I should start this by stating that I have not used any of the machines noted below but I have used machines in different size ranges and have gotten a feel for what is possible and practical on each size range in terms of cutters and chattering. On the other hand sizing up the dimensions on the tables and vertical clearance is pretty much a given. My tooling is the same size as your tooling will be so when I suggest that you need such and such amount of room it's based on what I found for myself in the past.

And a last note before we get to the machines. Any of the machines out of China or India will need to be stripped down, checked for sand or cutting swarf and then cleaned and reassembled. My lathe came with enough casting sand or grinding dust in the places where only oil should be that I feel it would have acted like grinding compound and ruined the machines in short order. So definetly take the time to break them down pretty much completely and clean and lube them before putting together.

http://www.harborfreight.com/cpi/cta...emnumber=47158
With the very low cost of this one and others like it I'm sure it's the first thing many of you will look at. However you'll quickly find that you will run out of room in the work area once you start adding in cutter holders (MT2, very hard or impossible to find), vise, workpiece, etc. Any special arrangements will be very hard to accomadate. And I suspect that the small skinny size of the vertical column will lead to a lot of chatter in all but the smallest cutters used in softer materials. All in all not a machine for paintball scale work using paintball scale tooling. I'm sure some of you can make it work for some jobs but it'll always be a compromise and many cuts will not be possible due to the machine's limitations in size and mass. Definetly not recommended for paintball work.

http://www.taigtools.com/mmill.html
At first glance this machine seems to fill the needs for a small but useable paintball milling machine. The table is a minimal but not far off size, the table travels are great and the table to spindle distance is workable if not great. The problem is that the head shaft is based on the micro lathe and it is small. Too small to take larger end mill shanks of 1/2 inch diameter. Which is likely just fine since the shaft would probably flex and chatter like a magpie at the loads. So while this would work you'll be limited to 3/8 shank cutters and smaller mill diameters and will need to sort of worry your way through any larger jobs or anything at all involving machining steel. It'll likely work OK as a hobby machine in aluminium and plastics but any work in steel will require very light cuts and LOTS of patience. This machine definetly would be on the very bottom of my list of acceptable models. If I'm all wet on any of this and any owners of these machines want to chime in I'd be happy to be told otherwise.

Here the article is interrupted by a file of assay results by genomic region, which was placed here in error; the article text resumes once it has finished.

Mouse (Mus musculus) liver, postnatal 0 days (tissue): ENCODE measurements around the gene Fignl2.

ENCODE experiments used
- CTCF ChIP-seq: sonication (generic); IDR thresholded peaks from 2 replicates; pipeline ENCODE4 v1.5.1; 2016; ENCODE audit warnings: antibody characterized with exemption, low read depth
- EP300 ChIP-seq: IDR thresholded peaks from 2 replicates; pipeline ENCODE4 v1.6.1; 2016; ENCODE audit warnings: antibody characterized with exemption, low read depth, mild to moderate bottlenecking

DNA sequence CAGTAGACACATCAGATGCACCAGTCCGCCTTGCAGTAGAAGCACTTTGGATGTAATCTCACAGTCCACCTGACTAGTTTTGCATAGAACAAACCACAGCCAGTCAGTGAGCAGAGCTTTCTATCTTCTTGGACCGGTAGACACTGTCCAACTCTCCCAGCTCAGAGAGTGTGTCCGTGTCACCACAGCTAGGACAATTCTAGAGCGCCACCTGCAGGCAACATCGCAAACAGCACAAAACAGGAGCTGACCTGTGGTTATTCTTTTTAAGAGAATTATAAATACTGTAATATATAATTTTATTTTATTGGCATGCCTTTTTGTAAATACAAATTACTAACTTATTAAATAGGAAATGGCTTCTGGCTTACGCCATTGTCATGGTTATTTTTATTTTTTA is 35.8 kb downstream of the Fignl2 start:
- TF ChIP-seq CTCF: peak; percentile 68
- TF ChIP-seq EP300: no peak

http://www.harborfreight.com/cpi/cta...emnumber=44991
Harbour Freight and Grizzly Tools both have this same machine but in different colors. It's the Sieg X2 machine that you can find info on at this link...
http://www.siegind.com/Products/br-x2-lathe.htm
This is the absolute rock bottom minimum machine that I think is capable of doing paintball gun projects. It's table size is slightly under the minimum but not by much. Table travel is 9inches on the X and 4 inches on the Y axis. So it won't be enough to run the whole length of a body in one go in some cases. The table to spindle distance isn't given on the sites I looked at but it appears to be about 10 inches. Again that's a rock bottom minimum in my books. Weight of the machine is listed on the Sieg site at 110 lbs. That's about minimum to absorb the milling vibrations from even lighter cuts. Finally the table movement is handled by lead screws that are 16 tpi so the graduations on the smallish dials are done to 62.5 thousandths. If you're working by the numbers you'll need to watch for that oddball half thou when crossing the zero mark. Same with the vertical travel.

I'm neutral on this machine. It is probably big enough but it is definetly the minimum size of machine I'd suggest. If you get it and find that it's not very happy working on paintball guns then don't come crying to me.

Here's a link to a very detailed writeup on this machine......
http://www.mini-lathe.com/Mini_mill/...er_mill_p1.htm

I see that the author mentions about a lot of lost movement in the vertical travel fine control. This is typical of the styles that use a worm drive to the big crank. My own mill uses the same style of drive and has the same lost travel and vague motion. I got around this by adding a 1 inch travel dial guage to my quil and rely on that for readouts of depth when I need them. One day I'm going to clamp on a 6 inch travel caliper instead so I don't have any issues with the depth of travel.